CVE-2022-29582 - An io_uring vulnerability

We discussed this vulnerability as part of our weekly podcast on 21 September 2022

An io_uring race UAF that gets chained into 4 UAFs! First, a bit of background on io_uring.

Background io_uring is a (primarily) async I/O subsystem that was introduced to linux in 5.1. It consists of a submission queue (SQ) and completion queue (CQ), which are shared ring buffers between kernel and userspace. As userspace, you write your entries into the submission queue, dubbed “SQE”, and the kernel writes results back to the completion queue. While io_uring is commonly used asynchronously, it’s possible to use synchronous requests as well via setting the IOSQE_LINK_FLAG in the SQE. There’s also an IORING_OP_TIMEOUT opcode, which allows you to specify a timeout for a batch of n I/O operations. For targeted timeouts of specific requests, IORING_OP_LINK_TIMEOUT is provided. Relevant for exploitation is the IORING_OP_TEE type, which is used for splicing data from an input file to an output file.

Vulnerability The researchers had a question with the two timeout related opcodes - what happens if an IORING_OP_TIMEOUT races with an IORING_OP_LINK_TIMEOUT on the same request? It turns out, memory corruption happens, because the io_flush_timeouts() function will unconditionally try to cancel the timeout and remove it from the timeout list without consideration that something else might be triggering or cancelling it as well. This leads to a deferred UAF on the io_kiocb object for the timeout.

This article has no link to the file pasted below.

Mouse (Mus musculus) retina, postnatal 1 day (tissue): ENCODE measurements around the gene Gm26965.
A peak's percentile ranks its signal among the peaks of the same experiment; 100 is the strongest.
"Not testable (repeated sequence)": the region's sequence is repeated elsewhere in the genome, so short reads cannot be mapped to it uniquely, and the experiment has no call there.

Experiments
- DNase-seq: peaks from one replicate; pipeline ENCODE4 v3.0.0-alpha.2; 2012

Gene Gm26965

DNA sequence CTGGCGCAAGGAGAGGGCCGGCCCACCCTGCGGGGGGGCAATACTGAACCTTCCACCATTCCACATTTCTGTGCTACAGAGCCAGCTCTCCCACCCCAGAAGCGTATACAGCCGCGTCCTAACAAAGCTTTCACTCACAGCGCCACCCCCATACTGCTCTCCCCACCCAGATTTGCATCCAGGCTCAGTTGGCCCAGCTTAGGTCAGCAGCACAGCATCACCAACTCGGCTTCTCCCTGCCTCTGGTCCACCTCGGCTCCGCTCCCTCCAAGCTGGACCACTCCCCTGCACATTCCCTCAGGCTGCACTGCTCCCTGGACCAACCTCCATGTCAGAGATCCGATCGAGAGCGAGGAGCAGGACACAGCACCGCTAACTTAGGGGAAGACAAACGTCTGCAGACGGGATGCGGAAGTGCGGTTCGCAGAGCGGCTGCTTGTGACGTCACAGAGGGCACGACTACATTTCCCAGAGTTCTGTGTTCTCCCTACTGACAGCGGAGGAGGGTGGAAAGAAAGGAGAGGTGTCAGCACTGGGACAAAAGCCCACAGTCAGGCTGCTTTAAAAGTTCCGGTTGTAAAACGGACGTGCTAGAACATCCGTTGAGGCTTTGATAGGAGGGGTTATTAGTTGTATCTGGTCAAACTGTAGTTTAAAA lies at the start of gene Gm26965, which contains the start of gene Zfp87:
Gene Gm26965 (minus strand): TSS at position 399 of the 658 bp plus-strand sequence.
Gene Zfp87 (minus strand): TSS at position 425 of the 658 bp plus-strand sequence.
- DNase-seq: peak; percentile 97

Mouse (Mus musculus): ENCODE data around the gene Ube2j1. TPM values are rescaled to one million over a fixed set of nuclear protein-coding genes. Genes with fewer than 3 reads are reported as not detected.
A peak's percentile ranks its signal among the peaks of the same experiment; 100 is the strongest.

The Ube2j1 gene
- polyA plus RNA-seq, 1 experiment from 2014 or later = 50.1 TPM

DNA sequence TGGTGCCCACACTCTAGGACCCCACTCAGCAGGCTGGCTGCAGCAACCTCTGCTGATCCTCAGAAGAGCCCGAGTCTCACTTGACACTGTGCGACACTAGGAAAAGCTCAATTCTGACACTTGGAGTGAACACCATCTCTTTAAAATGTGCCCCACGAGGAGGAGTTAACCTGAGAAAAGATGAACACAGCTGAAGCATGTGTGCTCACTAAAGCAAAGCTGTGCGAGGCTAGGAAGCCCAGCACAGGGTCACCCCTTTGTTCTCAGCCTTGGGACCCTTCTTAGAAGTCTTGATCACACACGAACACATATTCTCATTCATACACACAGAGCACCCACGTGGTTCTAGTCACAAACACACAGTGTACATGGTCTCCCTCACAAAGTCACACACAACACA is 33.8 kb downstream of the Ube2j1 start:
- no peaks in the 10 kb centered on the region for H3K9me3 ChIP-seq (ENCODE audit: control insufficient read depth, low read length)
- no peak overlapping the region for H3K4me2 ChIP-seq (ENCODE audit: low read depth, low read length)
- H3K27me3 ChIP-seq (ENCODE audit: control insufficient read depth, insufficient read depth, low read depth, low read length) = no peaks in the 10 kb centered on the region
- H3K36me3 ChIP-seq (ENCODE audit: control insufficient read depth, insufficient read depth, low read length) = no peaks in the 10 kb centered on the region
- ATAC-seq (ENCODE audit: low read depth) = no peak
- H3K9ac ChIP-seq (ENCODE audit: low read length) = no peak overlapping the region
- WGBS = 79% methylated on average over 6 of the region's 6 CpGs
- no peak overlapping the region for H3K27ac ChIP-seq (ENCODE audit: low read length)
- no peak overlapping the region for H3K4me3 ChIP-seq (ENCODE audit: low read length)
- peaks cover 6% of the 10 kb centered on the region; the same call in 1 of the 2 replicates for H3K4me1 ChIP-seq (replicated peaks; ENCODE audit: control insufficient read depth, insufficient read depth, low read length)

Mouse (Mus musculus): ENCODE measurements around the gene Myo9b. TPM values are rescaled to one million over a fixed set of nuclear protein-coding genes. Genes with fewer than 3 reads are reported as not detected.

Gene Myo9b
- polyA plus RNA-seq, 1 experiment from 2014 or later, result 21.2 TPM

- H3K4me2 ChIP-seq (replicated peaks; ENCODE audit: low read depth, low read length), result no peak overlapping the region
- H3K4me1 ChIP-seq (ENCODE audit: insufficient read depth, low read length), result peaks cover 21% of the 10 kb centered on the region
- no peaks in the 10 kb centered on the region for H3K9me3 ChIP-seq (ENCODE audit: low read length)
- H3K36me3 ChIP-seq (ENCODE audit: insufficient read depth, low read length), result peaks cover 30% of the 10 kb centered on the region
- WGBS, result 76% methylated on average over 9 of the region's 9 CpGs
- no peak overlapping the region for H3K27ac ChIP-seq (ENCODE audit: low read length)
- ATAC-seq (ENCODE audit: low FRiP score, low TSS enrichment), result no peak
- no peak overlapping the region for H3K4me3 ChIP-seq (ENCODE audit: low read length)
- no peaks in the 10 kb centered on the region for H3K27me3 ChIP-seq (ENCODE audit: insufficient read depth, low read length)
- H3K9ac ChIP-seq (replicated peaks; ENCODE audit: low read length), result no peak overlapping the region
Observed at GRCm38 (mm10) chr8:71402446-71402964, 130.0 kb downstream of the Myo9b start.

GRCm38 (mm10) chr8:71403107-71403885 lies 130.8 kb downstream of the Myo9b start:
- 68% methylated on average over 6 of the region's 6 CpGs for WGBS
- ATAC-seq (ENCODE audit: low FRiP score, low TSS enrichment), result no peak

Exploitation Exploitation was tricky. It’s a race condition with a somewhat narrow window, and heap isolation makes it so it’s not easy to overlap the free’d io_kiocb with a different type of object. It seems they decided to overlap an IORING_OP_TEE io_kiocb with that of the free’d one, and used the request free on the overlap to corrupt the reference count of the file object backing the IORING_OP_TEE request. This allowed them to get a controlled UAF on file. Now this puts them in a somewhat similar situation to before as heap isolation is still a factor, but they’re not working inside of a tight race window.

By doing some trickery to get the page released back to the slab allocator and get it used for a different object cache, they were able to overlap the file with a sprayed msg_msgseg object. Then, they triggered a third UAF by closing the file to overlap msg_msgseg with a tls_context object for sockets. They used this overlap to leak the contents of tls_context by receiving the msg_msgseg object, which in-turn also free’d it, chaining into their fourth and final UAF. By overlapping tls_context with another msg_msgseg of a fake tls_context, they could hijack the sk_proto pointer and get code execution from the getsockopt() function pointer.